Don’t Cry?

As type one diabetics- many of us diagnosed as children- we learned from a young age to be tough.  Grown adults cried like sissies getting their flu shots at the health clinic while we stood still with stoic faces.  One of my strongest memories is of my first endocrinologist’s office. I had just turned three years old and was getting accustomed to insulin injections and finger pricks. This particular office in the Worcester, MA, area performed A1C tests by drawing blood from their subjects’ arms with syringes and then sending the samples off to the lab. Pretty caveman-like if you ask me…

Well, I was three years old and a few nurses were pinning me down to stab me with a long needle. Naturally, I cried. We went back to that office a few more times. I can still visualize the indoor playground they once had in their waiting room, until someone became fearful of liability and it was removed. My mother tried to comfort me, telling me to be strong. “Try not to cry,” she said. What else could she really say? I was going to get shots for the rest of my life, so the sooner I learned not to fight this concept, the better for all of us.

At the next appointment, I bit my bottom lip and braced myself for the impact of the syringe in my tiny arm. I didn’t cry my usual amount, but I whimpered a bit.

“I didn’t cry!” I proclaimed as we walked through the parking lot afterwards.

“You didn’t…?” Mom asked.

She was not trying to come off as cold, but was rather incredulous at how my young mind had just rationalized away all of the tears flooding the examination room a few minutes earlier.

I had the three-year-old version of an “Ah ha” moment, in which I realized that okay, I had cried. But I wasn’t going to cry anymore. I resigned myself to this fact, and at the next appointment I did not cry. I had accepted my fate in some small way; shots were here to stay.

Shortly thereafter my parents took me to the renowned Joslin Diabetes Center in Boston, a decision partially prompted by the fact that their A1C tests were performed with simple finger pricks as opposed to modern-day torture tactics. Over two decades later, I am still a Joslin girl. And I still fight back my tears sometimes, but I am slowly learning that it can be healthy to let them out once in a while, too. There is certain strength in vulnerability, in showing that you hurt emotionally and/or physically but that you are going to get through that pain.

I cannot speak for every type one diabetic out there, but I would venture to guess that some of you have difficulties letting your guard down at times, too. How can we complain about a head cold when we have endured thousands and thousands of injections over the years? I can’t believe my boyfriend is upset that he lost his football game! Seriously?!!  But the reality is that these are human emotions and normal trials and tribulations of life, even if these situations are not a life or death fight as diabetes sometimes can be. It is more natural to express what you are feeling than to avert your eyes to the ground while feverishly blinking back tears. Trust me, I have been there, done that, and many times at that rate.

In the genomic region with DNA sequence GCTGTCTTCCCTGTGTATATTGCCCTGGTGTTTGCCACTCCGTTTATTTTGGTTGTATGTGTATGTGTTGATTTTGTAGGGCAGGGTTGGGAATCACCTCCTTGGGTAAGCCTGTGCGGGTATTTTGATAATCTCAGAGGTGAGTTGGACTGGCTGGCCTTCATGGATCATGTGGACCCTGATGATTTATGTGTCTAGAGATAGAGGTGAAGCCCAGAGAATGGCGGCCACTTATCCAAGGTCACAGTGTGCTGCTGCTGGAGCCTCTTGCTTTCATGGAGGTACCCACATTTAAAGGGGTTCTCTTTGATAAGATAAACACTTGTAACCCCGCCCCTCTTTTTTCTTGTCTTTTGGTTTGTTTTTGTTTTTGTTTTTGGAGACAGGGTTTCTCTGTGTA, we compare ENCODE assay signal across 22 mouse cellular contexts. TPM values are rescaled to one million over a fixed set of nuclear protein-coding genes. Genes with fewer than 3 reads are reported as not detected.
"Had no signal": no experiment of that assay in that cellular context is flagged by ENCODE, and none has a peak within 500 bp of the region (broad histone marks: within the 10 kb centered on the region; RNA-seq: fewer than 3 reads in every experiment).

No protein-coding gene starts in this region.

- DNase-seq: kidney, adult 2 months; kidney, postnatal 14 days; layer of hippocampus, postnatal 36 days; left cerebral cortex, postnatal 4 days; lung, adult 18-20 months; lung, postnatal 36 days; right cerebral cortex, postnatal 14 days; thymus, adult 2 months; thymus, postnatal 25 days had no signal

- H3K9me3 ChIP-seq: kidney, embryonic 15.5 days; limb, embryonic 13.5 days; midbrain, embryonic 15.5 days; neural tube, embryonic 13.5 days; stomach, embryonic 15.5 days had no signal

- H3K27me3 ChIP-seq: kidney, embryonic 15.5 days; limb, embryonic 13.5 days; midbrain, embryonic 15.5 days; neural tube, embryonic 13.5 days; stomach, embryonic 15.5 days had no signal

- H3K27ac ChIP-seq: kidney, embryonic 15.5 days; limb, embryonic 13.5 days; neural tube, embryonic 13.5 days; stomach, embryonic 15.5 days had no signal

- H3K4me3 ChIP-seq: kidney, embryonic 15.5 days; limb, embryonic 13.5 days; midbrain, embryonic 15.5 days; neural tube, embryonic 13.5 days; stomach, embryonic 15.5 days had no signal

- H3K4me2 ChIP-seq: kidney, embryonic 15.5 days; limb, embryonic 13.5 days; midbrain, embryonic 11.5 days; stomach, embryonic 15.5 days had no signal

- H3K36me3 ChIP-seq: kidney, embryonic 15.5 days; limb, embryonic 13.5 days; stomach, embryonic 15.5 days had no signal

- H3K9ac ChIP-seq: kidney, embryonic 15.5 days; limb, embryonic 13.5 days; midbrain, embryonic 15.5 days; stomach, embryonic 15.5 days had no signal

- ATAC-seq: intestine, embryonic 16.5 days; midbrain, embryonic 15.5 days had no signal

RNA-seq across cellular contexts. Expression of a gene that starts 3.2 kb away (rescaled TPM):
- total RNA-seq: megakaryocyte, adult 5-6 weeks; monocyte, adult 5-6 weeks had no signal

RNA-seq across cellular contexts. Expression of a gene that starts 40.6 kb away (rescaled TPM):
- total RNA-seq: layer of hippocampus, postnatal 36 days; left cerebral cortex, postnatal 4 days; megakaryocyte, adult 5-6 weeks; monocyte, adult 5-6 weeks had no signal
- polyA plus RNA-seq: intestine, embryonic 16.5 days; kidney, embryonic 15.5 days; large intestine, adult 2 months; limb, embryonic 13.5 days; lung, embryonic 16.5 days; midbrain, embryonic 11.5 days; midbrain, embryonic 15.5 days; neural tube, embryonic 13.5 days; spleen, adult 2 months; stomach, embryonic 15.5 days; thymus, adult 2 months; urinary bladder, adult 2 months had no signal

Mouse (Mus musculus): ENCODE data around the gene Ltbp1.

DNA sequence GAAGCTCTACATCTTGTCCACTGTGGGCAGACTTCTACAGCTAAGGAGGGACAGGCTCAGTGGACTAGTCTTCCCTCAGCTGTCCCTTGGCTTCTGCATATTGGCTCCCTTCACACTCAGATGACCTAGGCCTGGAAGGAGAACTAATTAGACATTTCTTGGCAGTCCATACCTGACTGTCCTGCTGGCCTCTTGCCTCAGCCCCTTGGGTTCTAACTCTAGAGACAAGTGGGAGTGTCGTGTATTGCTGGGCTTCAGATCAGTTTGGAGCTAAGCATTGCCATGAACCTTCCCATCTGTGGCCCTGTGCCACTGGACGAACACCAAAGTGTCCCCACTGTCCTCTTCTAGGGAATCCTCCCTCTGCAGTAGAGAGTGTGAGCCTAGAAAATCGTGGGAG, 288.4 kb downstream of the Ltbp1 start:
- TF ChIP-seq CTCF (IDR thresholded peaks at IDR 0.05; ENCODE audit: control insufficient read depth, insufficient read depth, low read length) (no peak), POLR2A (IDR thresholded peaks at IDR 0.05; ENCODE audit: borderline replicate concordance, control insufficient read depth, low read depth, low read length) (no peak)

I see today that my mentality of always being strong was a survival tactic yet a detriment all at once. Some days I have a quick temper because it is easier to be angry than to acknowledge being scared or defeated.  I am my own worst enemy when it comes to epic PMS-y Facebook rants, but this is an excuse.  Sure, we were dealt very frustrating hands by being diagnosed with diabetes.  The general public misunderstands the constant battles we endure.  We rarely get a break from the burdens of this disease.

But at the same time, if I cut the BS and allow myself to say, “Okay, your blood sugar is high and you’re afraid of the long-term damage this could do to your body, and you’re tired from being up all night responding to Dexcom alarms, and you’re stressed with ‘normal people’ factors like work and grad school,” then yeah, I am a human being. It is okay to cry.  It is okay to be fearful.  It is okay to feel, to admit that sometimes pump site and CGM changes hurt like hell even though you told yourself that the pain was the least of your problems years ago.

And I said that yesterday, too. To which my doctor replied, “But it’s not the least of your problems if you’re shooting a pump site into muscle because you have no ‘real estate’ left that is free of scar tissue.”  Fair enough, and directly to the point.  She is right.  Acknowledge that it is a big deal, Ally.

Sometimes crying makes one braver than not crying.  At least crying invokes honest, real emotion from which we can grow.  I’m ready to ditch the war paint if it means connecting with others on a more meaningful, understanding level.